Health outcomes worse for Black residents physicians tell lawmakers | News

A panel of physicians told state lawmakers Wednesday Black men, women and children have significantly…

Health outcomes worse for Black residents physicians tell lawmakers | News

A panel of physicians told state lawmakers Wednesday Black men, women and children have significantly worse health outcomes because of policies that make it harder for Black residents to receive health care, get economic opportunities and live free of things that imperil their health, like pollution.

The presentation on the causes of health disparities, particularly for Blacks, was the focus of the interim committee on health, welfare and family services Wednesday in Frankfort. The presentation included physicians from both the University of Louisville and from the former director of the Center for Health Equity with the Louisville Health Department.

Sen. Ralph Alvarado, a Winchester Republican and the committee’s co-chairman, said the presentation was scheduled so lawmakers could learn about the causes of racial disparities in health.

“We know this is a real issue,” Alvarado said. “We see it. The data doesn’t lie.”

Dr. Anita Fernander, an associate professor of behavioral science with the University of Kentucky, told lawmakers Black residents have worse health outcomes across the board compared to whites.

The state as a whole ranks 43rd in life expectancy. But, Black men in Kentucky have shorter life expectancies than white men, and Blacks have higher death rates due to cancer, asthma, diabetes and cerebrovascular disease.

The origins of what created those disparities goes back hundreds of years, Fernander said.

“Our early economy was founded on the color-coded, race-based system of slavery,” Fernander said.

In terms of biology and genetics, no research has ever demonstrated that Blacks are in any way different or inferior to others, Fernander said.

“Race is politically and socially constructed,” she said. But the concept of “race” has been used to justify social and political inequality, Fernander said. That resulted in wealth and opportunity disproportionately being funneled to whites.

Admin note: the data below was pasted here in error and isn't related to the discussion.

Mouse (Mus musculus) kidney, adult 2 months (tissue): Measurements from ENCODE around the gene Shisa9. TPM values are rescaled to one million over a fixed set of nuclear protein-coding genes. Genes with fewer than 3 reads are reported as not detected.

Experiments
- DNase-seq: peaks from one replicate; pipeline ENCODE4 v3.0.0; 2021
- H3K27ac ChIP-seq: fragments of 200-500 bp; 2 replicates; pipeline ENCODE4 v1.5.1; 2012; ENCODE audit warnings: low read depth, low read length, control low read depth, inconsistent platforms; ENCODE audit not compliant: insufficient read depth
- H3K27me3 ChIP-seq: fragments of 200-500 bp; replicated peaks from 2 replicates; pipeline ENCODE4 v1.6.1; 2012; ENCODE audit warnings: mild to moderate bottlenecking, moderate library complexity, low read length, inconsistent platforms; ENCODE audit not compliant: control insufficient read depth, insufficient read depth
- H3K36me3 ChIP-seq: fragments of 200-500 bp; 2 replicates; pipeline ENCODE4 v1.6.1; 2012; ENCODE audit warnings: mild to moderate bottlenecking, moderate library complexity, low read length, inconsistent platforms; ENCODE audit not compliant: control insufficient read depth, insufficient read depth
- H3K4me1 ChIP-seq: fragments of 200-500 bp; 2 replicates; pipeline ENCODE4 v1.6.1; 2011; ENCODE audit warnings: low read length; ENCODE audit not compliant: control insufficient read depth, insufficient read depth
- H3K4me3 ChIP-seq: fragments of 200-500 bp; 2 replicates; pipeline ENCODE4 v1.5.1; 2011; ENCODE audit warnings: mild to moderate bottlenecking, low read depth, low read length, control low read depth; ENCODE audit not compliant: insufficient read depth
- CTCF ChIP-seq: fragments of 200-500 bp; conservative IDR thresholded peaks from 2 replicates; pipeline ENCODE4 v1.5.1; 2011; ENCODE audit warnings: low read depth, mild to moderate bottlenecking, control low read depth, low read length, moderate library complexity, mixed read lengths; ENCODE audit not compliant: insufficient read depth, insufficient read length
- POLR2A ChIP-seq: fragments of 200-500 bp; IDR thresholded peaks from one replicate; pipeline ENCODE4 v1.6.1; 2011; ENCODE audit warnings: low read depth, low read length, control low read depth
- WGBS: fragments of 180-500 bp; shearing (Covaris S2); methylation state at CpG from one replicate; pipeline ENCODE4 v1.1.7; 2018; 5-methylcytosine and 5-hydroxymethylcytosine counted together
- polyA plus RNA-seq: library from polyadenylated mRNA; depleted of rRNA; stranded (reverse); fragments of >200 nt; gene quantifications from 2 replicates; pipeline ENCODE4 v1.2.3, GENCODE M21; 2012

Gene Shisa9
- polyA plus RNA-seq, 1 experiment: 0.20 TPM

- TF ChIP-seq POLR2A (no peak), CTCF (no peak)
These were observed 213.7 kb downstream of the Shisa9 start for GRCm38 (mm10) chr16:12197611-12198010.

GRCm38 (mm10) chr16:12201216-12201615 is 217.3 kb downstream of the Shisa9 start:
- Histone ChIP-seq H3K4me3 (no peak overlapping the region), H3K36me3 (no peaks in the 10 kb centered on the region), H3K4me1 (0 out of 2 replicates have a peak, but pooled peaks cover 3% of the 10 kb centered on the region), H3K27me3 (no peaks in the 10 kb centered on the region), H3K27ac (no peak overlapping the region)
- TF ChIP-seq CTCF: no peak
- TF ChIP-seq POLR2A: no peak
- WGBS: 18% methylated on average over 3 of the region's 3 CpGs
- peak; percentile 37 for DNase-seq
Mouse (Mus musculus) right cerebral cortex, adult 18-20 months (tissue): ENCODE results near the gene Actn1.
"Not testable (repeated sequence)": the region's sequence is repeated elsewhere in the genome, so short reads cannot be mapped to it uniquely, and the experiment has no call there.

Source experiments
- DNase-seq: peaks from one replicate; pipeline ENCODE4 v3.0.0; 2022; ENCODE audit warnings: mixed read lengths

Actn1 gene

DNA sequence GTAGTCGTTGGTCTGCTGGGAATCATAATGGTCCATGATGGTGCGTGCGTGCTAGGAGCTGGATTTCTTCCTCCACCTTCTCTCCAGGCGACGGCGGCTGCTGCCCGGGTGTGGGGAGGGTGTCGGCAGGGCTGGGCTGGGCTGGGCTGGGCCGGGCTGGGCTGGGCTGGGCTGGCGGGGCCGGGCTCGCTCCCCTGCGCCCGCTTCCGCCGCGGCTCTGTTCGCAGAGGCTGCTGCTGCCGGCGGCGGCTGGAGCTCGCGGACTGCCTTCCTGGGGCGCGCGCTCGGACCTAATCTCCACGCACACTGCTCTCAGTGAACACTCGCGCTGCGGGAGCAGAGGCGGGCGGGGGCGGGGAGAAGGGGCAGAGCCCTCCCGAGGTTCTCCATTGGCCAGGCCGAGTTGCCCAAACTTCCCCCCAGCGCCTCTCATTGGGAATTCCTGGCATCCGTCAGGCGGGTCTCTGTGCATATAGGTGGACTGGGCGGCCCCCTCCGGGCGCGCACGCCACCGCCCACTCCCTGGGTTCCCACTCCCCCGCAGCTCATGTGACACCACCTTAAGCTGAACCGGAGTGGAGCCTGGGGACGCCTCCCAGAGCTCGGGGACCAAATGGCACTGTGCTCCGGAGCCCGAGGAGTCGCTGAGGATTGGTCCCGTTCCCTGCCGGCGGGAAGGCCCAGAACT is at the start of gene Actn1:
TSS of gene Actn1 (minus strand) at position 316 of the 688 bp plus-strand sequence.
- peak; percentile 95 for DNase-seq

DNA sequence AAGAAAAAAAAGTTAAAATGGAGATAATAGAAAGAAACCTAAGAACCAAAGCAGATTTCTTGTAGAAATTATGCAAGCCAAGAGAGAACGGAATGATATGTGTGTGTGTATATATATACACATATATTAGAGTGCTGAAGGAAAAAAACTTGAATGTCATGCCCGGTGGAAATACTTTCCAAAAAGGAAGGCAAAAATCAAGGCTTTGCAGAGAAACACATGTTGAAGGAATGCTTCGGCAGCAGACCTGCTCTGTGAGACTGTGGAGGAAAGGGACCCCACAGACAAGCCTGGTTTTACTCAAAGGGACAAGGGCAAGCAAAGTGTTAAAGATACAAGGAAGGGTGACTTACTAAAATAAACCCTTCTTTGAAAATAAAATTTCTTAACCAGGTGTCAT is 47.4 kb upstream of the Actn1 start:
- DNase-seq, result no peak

Dr. Brandy Kelly Pryor, former director for the Center for Health Equity said the 2017 Louisville Health Equity report found in the poorest parts of Louisville, the average life expectancy was 69.6 to 71.7 years. By comparison, in the wealthiest areas of the city, life expectancy was 78.6 to 82.2 years.

“In Louisville, we are looking at a history of racism,” Pryor said.

For example, Pryor said policies caused businesses to leave the West Ninth Street area of Louisville, which had a negative impact on health outcomes.

“Where you live matters … in terms of how long you can expect to live,” Pryor said.

Dr. V. Faye Jones, a member of U of L’s department of pediatrics, said health inequalities are the “result of systemic, avoidable and unjust social and economic policies and practices that create barriers to opportunity. Health disparities are preventable.”

Jones said policies that have affected Black neighborhoods have real health consequences.

“I see the little child that comes in with another asthma attack because she lives in a neighborhood with poor air quality,” Jone said.

Policies that have marginalized Black communities, Jone said, include “redlining,” a government policy where Blacks were segregated by banks refusing to give them home loans and mortgages to keep them from living in certain neighborhoods.

Other policies that have negatively affect the health of Black communities include the “War on Drugs,” which disproportionately targeted Blacks, and school funding formulas, Jones said.

“We know those social inequalities affect these same people over and over,” Jones said.

Even infants are affected by racial disparities in health care. Black women in Louisville were more likely than whites to give birth prematurely. Infant mortality disproportionately affects Black infants, according to information Jones provided to the committee.

“Black babies die three times more often if they are not cared for by someone that looks like them,” Jones said.

Jones said inequality that creates health disparities damages the entire state, because it creates a decline in economic opportunity.

“We know that health outcomes stem from those root causes that are shaped by systems of power,” Jones said.

Jones asked the committee to create policies that alleviate issues that cause health disparities, such as housing, access to healthcare, access to nutritious food in communities without grocery stores.